Proves what I always thought… parasites importing their 'dependency culture' to us via Gordon Brown and the rest of the Labour 'Scottish Mafia'…
Revealed: state's grip on Scotland
THE astonishing extent to which state spending is propping up Scotland's economy is laid bare in new figures which suggest the ballooning public sector is strangling wealth creation.
The findings show that in some areas, three-quarters of the local economy is made up solely of the billions of pounds pumped in by the government.
Such is the size of the public sector in these areas, business chiefs and economists fear it is swallowing up private enterprise, hoovering up talented workers and making it nearly impossible for companies to prosper.
The findings shed fresh light on Scotland's chronic dependency culture - in which the economy is becoming increasingly reliant upon state handouts to provide wages for the ever rising army of public sector workers.
It also provides a further explanation for why the country's growth remains at a laggardly 2% - compared with the UK's 2.7%.
The crisis has been exposed by a report written by economists at Scottish Enterprise. Its findings prompted a claim last week by Sir John Ward, the chairman of Scottish Enterprise that public sector spending was reaching "Eastern bloc" levels across the country.
Scotland on Sunday today reveals the full findings. The research shows how much of the economy in each of Scotland's 15 Health Board regions relies on government spending.
In Argyll and Clyde, 76% of the economy is generated from the state, in the form of spending by councils, health boards and through other forms of government activity. In Ayrshire and Arran, the figure is 74%. In Lanarkshire, it is 72%.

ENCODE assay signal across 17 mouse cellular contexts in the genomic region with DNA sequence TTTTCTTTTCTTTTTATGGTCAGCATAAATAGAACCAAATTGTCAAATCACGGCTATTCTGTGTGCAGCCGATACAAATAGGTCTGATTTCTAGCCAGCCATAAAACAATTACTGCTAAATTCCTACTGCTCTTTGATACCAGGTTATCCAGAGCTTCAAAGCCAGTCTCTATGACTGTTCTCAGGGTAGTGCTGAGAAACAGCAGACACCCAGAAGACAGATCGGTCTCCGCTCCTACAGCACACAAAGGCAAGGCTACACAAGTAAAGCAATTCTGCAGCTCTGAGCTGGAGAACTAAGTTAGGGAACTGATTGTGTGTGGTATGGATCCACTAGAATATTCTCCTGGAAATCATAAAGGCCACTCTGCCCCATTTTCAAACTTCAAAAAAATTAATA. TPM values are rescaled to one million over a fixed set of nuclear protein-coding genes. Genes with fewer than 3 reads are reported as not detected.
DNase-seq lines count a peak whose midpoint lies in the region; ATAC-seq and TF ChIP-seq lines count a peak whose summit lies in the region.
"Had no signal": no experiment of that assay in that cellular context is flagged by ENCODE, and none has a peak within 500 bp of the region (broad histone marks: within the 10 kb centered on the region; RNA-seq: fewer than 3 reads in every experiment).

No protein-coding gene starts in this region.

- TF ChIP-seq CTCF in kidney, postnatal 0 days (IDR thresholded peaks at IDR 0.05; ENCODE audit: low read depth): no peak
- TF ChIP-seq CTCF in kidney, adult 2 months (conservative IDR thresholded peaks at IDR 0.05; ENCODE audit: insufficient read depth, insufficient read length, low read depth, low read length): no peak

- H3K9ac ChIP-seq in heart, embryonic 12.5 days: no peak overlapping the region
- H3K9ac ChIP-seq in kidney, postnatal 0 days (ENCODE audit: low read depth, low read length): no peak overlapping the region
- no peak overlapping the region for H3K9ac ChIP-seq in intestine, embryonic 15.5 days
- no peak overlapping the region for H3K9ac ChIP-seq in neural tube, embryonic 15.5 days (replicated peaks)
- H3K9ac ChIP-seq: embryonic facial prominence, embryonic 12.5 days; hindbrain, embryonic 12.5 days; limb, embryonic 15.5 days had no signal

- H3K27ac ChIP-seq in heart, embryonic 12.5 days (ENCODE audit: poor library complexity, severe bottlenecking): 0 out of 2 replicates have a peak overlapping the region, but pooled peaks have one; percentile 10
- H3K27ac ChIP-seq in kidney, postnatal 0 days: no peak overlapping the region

Only in oil-rich Grampian (35%) and finance-friendly Lothians (39%) do the figures fall below comparable English levels. Across the UK, state spending accounts for approximately 40% of the economy.
The figures have almost certainly been boosted by the rocketing sums spent by Scotland's government since devolution. By 2008, Scottish Executive spending will be double that of 1999. Scotland's benefits bill has also rocketed. Scottish Enterprise claims that total public spending in Scotland in 2002-03 reached £40bn, or 55% of Scotland's total economy.
Business chiefs warned that the high levels were ruining hopes of boosting growth.
Alan Mitchell of CBI Scotland said: "To have that much of the economy generated by wealth spending rather than wealth creating can't be good for the Scottish economy long term.
"It has a major effect on the ability of companies to recruit and retain staff. Their margins are tight and they cannot compete in terms of holidays, pensions, childcare and all the other add-ons that the public sector can offer. If we don't have ambitious small to medium size businesses growing then we aren't going to develop that economy long term."
Jim Gorie, acting president of the Forum for Private Business in Scotland, added: "Excessive public spending starves the private sector of much-needed capital to help it modernise."
Jim Mather, enterprise spokesman for the SNP said high levels of public spending would leave Scotland dangerously exposed when government funding was cut back.